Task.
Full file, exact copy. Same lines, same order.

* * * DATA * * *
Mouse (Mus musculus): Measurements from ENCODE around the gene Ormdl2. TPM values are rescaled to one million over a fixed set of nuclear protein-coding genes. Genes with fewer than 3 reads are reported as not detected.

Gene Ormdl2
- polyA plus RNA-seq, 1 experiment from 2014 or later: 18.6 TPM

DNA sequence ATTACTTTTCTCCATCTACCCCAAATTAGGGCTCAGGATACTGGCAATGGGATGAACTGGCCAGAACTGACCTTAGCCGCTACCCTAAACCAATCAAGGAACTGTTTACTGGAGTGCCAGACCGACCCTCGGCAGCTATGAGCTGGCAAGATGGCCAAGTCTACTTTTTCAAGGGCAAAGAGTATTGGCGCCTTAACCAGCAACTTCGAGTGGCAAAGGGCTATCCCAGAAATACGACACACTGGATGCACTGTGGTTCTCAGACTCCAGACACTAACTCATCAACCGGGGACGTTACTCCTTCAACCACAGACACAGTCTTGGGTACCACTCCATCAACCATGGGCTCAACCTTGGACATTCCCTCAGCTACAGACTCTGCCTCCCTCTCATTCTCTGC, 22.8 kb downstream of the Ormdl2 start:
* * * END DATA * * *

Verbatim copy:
Mouse (Mus musculus): Measurements from ENCODE around the gene Ormdl2. TPM values are rescaled to one million over a fixed set of nuclear protein-coding genes. Genes with fewer than 3 reads are reported as not detected.

Gene Ormdl2
- polyA plus RNA-seq, 1 experiment from 2014 or later: 18.6 TPM

DNA sequence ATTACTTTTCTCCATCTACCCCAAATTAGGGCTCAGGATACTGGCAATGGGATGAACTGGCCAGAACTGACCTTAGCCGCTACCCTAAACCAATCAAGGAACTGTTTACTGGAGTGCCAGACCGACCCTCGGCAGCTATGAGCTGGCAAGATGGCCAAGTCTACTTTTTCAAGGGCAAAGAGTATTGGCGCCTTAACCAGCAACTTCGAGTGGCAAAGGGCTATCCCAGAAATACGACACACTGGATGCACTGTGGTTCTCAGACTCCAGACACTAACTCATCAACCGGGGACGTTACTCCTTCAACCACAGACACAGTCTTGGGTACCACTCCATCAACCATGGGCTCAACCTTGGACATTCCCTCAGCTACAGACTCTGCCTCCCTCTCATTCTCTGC, 22.8 kb downstream of the Ormdl2 start: